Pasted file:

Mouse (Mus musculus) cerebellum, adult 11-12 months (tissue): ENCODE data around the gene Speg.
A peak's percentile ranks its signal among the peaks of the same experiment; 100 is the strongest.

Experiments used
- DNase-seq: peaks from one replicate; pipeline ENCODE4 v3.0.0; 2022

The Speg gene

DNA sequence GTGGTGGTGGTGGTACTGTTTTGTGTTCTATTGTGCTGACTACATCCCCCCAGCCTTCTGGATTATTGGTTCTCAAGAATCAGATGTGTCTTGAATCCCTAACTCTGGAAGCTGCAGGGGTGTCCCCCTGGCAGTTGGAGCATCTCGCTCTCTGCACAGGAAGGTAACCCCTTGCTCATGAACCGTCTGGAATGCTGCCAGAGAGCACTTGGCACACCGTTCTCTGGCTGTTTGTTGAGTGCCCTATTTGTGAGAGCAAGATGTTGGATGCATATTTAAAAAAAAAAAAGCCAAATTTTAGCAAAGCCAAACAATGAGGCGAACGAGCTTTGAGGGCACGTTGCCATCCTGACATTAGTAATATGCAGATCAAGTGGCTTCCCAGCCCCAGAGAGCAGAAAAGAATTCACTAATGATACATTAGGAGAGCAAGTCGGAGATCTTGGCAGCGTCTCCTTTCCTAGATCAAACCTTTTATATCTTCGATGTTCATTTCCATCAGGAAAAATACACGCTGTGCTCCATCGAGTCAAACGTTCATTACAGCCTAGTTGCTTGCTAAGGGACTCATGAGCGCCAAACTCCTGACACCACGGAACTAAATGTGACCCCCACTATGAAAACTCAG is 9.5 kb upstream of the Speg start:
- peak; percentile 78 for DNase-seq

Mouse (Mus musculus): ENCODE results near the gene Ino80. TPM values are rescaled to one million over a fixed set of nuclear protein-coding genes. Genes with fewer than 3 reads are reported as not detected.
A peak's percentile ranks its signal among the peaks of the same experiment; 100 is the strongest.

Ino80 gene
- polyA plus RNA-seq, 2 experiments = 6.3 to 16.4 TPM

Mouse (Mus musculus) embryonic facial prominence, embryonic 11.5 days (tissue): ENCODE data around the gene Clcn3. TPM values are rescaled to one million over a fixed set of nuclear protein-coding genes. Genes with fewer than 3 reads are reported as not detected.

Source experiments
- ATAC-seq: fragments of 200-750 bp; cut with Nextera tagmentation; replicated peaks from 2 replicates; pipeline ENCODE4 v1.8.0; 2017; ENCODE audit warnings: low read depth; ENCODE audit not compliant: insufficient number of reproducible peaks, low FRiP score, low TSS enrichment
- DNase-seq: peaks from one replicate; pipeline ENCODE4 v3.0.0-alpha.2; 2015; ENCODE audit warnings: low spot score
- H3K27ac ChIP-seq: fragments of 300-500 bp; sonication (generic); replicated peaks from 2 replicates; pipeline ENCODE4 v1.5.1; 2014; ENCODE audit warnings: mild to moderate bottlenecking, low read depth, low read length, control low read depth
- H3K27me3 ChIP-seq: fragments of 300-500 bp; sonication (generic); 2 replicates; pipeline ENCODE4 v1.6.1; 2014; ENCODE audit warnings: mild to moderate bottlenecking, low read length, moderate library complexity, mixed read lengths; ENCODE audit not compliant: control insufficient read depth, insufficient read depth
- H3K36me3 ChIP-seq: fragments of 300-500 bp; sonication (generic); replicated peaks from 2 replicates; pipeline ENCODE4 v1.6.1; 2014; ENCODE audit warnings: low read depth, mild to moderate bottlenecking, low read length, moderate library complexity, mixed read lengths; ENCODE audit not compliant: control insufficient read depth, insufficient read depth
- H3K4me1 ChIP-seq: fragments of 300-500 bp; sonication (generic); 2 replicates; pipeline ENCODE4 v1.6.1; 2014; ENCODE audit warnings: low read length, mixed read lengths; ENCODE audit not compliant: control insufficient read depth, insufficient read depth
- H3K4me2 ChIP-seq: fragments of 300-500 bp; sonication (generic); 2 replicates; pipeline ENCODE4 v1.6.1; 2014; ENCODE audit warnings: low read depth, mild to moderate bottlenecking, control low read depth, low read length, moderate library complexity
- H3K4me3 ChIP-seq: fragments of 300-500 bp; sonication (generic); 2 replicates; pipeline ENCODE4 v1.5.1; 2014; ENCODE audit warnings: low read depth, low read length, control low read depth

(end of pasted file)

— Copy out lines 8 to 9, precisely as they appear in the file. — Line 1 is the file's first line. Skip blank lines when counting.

Mouse (Mus musculus): ENCODE results near the gene Ino80. TPM values are rescaled to one million over a fixed set of nuclear protein-coding genes. Genes with fewer than 3 reads are reported as not detected.
A peak's percentile ranks its signal among the peaks of the same experiment; 100 is the strongest.